by Jim Bouchard
“‘We’re here today because we believe that public higher education is not a privilege. It is a fundamental human right,’ said Meaghan LaSala, one of the students who organized the event.” ~Portland Press Herald, April, 10, 2014
That’s a quote from a protest over cuts at the University of Southern Maine. It’s a cry that’s being raised all over the country.
Public higher education is a fundamental human right?
Well- no. It’s not.
KNOCK IT OFF!
Your “fundamental,” formerly described as “inalienable” rights are those rights granted to you by God or nature- whatever you believe. The key distinguishing factor is that inalienable rights are the universally recognized rights of birth that any freedom loving person agrees are not subject to debate, approval or distribution by any other man…
…or his representative government.
Those rights are brilliantly articulated in the Declaration of Independence. These “fundamental” rights are brutally limited in their number- and amazingly limitless in their expression:
- Pursuit of happiness
Following that, laws were crafted to assure that these rights would never be infringed or restricted by a central authority, despot or tyrant. The “Bill of Rights” specifically protects these rights.
There have never been new rights constructed by our government- until recently.
Even voting rights amendments did not grant new rights. They simply asserted that those people once denied their natural rights would never be denied again. Once again- the government, which was still operating under some semblance of constitutional restraint, simply affirmed the principle of inalienable rights.
We seem to be entering the age of creating new “rights”. That’s a big problem.
First of all, education is NOT a right…at any level…
You may argue this point, but education is not a right.
We’ve agreed as a community that public education should be provided up to grade 12 and that you must attend school until age 16. All we’ve done over time is to assure that if public education is available to anyone- it’s available to everyone. Note that this applies only to “public” education.
Once you graduate high school- you’re on your own. If you really believe in freedom and inalienable rights, this is as it should be.
Notice that in a free society, your “inalienable” rights don’t impose a cost on anyone else. It really is that simple.
Your life doesn’t necessitate the deprivation of anyone else’s life. Your freedom does not infringe on the freedom of others. Your pursuit of happiness should not interfere with anyone else’s pursuit…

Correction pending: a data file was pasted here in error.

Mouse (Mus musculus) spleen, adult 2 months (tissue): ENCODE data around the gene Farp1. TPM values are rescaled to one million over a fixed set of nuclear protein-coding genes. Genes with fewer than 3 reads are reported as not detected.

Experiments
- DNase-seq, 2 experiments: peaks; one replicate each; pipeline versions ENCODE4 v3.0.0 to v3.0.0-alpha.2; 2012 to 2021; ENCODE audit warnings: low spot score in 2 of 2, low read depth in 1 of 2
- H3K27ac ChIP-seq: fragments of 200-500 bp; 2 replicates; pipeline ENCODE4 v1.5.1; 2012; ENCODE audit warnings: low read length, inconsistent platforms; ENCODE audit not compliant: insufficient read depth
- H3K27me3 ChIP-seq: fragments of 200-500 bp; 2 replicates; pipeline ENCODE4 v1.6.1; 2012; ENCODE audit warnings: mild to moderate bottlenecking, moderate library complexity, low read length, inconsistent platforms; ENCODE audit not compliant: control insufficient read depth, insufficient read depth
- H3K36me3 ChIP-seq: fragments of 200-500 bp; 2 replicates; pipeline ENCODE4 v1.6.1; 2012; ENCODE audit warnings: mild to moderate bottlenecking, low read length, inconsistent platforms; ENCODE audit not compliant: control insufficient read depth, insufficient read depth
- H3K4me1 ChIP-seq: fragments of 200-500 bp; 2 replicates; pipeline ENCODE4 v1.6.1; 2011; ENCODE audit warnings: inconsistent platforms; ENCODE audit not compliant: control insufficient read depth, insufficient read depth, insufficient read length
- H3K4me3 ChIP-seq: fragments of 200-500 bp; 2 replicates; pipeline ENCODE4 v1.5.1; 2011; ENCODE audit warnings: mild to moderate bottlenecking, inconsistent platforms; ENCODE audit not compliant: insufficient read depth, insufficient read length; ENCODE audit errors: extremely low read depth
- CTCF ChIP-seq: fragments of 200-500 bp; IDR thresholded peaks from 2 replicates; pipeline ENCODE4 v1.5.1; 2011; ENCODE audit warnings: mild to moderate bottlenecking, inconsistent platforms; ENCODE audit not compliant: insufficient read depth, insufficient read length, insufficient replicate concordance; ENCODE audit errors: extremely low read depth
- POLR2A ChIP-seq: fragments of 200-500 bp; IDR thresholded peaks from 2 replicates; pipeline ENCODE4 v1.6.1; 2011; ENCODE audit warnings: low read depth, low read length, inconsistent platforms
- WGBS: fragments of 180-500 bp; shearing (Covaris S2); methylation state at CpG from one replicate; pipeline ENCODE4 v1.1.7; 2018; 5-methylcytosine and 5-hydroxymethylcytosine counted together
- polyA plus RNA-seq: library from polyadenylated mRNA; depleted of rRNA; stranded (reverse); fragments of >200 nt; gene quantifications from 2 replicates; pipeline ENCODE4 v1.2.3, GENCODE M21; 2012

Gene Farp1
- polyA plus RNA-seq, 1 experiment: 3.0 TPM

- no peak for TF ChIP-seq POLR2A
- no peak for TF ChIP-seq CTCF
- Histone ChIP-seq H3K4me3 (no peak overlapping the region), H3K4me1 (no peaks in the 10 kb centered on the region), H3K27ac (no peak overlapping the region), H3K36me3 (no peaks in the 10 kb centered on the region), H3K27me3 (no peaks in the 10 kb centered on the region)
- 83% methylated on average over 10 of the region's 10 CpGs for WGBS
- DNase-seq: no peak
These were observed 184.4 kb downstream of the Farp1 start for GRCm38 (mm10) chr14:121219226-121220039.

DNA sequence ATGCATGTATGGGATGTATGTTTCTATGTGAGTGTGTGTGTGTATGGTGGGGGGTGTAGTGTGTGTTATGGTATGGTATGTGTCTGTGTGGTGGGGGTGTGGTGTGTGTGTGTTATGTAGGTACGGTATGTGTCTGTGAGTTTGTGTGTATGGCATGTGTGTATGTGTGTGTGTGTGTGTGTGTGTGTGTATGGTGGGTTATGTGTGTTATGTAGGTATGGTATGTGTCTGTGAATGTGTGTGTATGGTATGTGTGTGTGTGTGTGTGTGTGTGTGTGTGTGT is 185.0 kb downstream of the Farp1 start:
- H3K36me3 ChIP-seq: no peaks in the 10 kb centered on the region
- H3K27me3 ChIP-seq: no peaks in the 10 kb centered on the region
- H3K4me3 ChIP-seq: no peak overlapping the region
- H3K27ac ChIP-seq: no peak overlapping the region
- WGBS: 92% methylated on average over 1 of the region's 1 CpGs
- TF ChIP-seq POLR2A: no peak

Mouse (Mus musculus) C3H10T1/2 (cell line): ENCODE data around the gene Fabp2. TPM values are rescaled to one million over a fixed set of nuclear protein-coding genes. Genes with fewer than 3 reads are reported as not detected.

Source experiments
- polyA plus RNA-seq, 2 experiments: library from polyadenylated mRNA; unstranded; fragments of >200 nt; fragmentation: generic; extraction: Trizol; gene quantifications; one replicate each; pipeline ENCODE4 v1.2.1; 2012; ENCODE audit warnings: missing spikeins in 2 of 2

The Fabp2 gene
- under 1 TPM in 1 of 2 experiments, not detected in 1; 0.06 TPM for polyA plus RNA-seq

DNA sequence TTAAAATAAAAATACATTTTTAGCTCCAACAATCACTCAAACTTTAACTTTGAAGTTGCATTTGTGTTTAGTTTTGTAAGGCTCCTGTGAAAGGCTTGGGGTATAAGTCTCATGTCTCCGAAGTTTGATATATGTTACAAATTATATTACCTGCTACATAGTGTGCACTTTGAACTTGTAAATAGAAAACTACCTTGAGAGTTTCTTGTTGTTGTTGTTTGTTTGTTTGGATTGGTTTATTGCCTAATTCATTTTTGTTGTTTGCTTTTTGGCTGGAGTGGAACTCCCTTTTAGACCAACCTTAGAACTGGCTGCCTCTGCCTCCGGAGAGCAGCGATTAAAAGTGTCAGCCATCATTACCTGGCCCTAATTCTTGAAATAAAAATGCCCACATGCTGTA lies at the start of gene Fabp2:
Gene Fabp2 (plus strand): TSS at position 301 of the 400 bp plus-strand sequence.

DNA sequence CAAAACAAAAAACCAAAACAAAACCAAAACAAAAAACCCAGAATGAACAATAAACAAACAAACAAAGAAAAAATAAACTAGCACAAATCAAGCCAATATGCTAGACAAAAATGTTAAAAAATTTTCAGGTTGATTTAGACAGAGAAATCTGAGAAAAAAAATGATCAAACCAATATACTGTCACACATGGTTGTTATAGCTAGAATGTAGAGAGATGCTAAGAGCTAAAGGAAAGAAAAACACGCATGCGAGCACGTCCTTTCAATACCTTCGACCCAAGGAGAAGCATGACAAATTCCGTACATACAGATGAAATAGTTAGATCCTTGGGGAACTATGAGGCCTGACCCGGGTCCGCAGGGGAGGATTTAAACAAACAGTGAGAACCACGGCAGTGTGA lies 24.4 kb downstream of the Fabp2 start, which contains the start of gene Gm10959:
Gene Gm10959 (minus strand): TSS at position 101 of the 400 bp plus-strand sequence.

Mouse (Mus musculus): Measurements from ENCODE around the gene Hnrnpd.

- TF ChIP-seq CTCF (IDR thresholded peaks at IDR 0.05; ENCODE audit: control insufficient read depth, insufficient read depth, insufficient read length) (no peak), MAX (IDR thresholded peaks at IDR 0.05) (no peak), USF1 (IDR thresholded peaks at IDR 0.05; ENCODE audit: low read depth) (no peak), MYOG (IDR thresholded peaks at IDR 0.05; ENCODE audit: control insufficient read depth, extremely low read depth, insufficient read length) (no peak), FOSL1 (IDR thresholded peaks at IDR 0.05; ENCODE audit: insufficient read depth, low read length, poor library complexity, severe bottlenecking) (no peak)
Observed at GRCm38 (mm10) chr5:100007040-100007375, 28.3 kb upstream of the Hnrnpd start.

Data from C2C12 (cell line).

…and there’s the problem.
Unfortunately, the word “free” is now confused with freedom.
Beyond a “fundamental” educational level, you start adult life as a free individual. You’re free to pursue your own ambitions, explore your own talents and to trade your abilities on the open market to build the life you choose.
Your individual expression of freedom starts to get expensive.
It costs money to build and operated public colleges. If you want to choose your pursuit- to study whatever makes you happy, there is a cost.
How can you justify the position that your pursuit is any more worthy than anyone else’s?
Why should the resources of any other free person be confiscated to finance your individual pursuit of happiness?
Again- as a community we’ve decided to invest in programs that benefit the community at large. The Constitution allows that the States and the People are free to make those choices.
Usually, the community invests in higher education that will directly benefit the people in that community. That’s why so many public colleges and universities were created to train teachers, engineers, agriculturalists, nurses and other vocations.
If your pursuit of happiness works in harmony with the needs of the community, you have access to subsidized education. Take full advantage.
If your pursuit of happiness is a little more esoteric, well…it is, after all, your pursuit.
Once you abdicate financial responsibility for your pursuit to the public- or to the government, you also abdicate your freedom of choice. If higher education is a right- and that right comes at a cost.
Who grants the RIGHT to higher education?
The entity providing the means of support dictates the terms. If the government grants you the right to higher education, then the government dictates what you should study.
Is that really what you’re after?
Do you have a RIGHT to fully subsidized higher education?
No more than I have a right to publicly subsidized guitar lessons. Why is my pursuit of happiness any less worthy than yours?
Be careful. Answer that question honestly and you’ll meet the dark and dangerous specter that struck fear in the hearts of our founders.
Jim Bouchard is a speaker and author of THINK Like a BLACK BELT. Learn more about Jim at ThatBlackBeltGuy.com…
Photo courtesy of StockImages at FreeDigitalPhotos.net